Part 2

What are the sounds that you find yourself most drawn to?  Are there sounds you reject – if so, for what reasons?

I began field recording as I enjoyed exploring and discovering sounds that have irregular rhythms or an unpredictability. This led to an interest in more industrial or machine sounds while making work in urban areas, but the ones I particularly like are those in which the source is not working correctly. The regular rhythm is broken in some way and the machine develops a character.

I am not sure I reject too many sounds, but again it depends on the work. If anything right now I am recordings sounds I would have previously never used – passing traffic, trains and other forms of transport, running water – as these activate the devices I use in different ways.

As creative goals and technical abilities change, so does the need for different tools of expression, from instruments via software tools and recording equipment. Can you describe this path for you personally starting from your first studio/first instruments and equipment?

I began with a minidisc recorder that needed an external preamp, so I was juggling the recorder, preamp and mic while clambering around waterfalls and hot springs. And I knew I needed better equipment as I was doing this – a more directional mic, boom pole, good solid state recorder – if I wanted to continue.

After going down the expensive route of mics and recorders, which of course have their place and use, I found that a handy recorder, some small and handmade mics and a lot of creativity were all I need most of the time. I also found through recording in some places that large rigs and expensive gear attracts unwanted attention.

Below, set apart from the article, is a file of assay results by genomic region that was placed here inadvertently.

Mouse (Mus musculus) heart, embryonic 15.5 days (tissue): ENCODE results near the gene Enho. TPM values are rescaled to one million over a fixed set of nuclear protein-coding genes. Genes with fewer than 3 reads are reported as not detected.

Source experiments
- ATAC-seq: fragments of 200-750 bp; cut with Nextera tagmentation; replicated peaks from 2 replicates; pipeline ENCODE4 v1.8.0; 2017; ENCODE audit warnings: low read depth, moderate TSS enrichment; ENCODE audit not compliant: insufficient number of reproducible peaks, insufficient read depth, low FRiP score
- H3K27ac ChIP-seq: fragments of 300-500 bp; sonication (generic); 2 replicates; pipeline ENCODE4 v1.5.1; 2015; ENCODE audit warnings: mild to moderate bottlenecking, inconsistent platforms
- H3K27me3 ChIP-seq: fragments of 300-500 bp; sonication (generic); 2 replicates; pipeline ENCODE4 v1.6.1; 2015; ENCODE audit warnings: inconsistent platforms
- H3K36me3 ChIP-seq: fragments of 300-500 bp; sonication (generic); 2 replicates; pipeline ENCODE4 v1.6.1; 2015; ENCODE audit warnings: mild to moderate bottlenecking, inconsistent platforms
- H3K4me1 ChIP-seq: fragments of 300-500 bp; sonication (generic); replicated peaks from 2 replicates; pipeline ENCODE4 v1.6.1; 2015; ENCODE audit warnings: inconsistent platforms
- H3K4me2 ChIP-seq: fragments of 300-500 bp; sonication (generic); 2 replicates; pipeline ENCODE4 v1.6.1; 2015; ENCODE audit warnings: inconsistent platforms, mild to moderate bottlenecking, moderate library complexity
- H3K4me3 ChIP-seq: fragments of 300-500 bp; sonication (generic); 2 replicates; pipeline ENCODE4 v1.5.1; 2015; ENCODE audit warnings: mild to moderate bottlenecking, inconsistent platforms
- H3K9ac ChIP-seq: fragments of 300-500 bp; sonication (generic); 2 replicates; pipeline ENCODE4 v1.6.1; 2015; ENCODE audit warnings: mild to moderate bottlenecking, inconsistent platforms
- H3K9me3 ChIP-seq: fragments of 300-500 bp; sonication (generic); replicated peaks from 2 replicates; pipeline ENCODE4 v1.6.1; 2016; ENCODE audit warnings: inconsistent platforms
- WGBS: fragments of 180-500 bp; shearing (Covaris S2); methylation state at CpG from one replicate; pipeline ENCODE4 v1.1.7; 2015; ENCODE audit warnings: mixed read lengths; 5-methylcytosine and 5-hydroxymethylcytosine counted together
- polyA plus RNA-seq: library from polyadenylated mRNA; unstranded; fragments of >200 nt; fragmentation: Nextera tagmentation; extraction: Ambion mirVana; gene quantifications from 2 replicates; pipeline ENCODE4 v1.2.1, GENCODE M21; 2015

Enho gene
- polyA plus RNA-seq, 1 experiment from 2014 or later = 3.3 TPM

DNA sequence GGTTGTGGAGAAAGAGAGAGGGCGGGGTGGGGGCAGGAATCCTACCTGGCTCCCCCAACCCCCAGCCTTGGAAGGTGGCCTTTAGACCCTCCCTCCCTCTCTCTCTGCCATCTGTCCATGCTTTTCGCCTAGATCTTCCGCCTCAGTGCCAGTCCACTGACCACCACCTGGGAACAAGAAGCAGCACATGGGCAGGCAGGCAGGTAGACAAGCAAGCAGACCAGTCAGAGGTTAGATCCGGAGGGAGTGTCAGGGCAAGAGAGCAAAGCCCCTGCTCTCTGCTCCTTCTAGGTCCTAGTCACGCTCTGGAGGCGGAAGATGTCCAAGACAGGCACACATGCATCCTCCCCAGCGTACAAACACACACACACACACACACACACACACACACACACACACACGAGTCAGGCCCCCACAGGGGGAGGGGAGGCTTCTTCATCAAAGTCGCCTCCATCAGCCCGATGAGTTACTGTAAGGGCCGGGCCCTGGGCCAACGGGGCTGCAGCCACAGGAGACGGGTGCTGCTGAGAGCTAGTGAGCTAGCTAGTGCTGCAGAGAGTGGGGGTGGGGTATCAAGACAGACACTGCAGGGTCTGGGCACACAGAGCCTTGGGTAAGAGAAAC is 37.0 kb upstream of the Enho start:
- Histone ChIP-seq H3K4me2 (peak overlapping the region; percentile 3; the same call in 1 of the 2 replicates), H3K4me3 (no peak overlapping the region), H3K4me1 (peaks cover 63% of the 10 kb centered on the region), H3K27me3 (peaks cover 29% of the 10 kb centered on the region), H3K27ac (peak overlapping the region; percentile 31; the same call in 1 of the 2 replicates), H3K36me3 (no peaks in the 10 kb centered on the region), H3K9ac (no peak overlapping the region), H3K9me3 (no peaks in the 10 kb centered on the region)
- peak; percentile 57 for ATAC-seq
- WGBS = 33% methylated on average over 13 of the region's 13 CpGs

As I was constantly travelling for around 10 years I didn't have a studio setup as such – I do now and I love it! But this led to working with tactile transducers and small amplifiers as a way to travel and make work, along with the use of found objects and more recently motor devices.

There are environmental and political issues raised through working with discarded products, but I'll be honest, financial and travel limitations were also factors.

Where do you find the sounds you're working with?

I am currently combining and adapting these mechanical devices to become sound sources, amplifying the sounds through contact mics, pickup coils and close mic techniques.

But as I said, the sounds that activate the devices are everyday street sounds gathered wherever I am making the next stage of project.

From the point of view of your creative process, how do you work with sounds? Can you take me through your process on the basis of a project or album that's particularly dear to you?

I'll go through some of the process behind Against Nature (Crónica 2016).

In 2013 I'd been in a residency in the University of Antioquia in Medellín, Colombia where I had a lab space for three months to try out any and all ideas I had. I was building my first kinetic works, using old technology, burning mics, making Lucier's 'Sitting in a Room' inside ancient burial urns. A big shift in my practice.

Later the same year I was in Kristiansand, Norway, where I made my first kinetic work with motors, burned out an amplifier, dropped and broke microphones, had software glitching on me. This led to some unexpected sonic results which I of course recorded. Even some field recordings were messed up and had unintentional artefacts.

And I was already questioning the unwritten rule of field recording, that the recorder shouldn't be audible or apparent, which is silly. So I took these mistakes, errors, things not going to plan, and made an album from the results! I am not sure I ever said it, but I felt like it was almost an anti-field recording album!!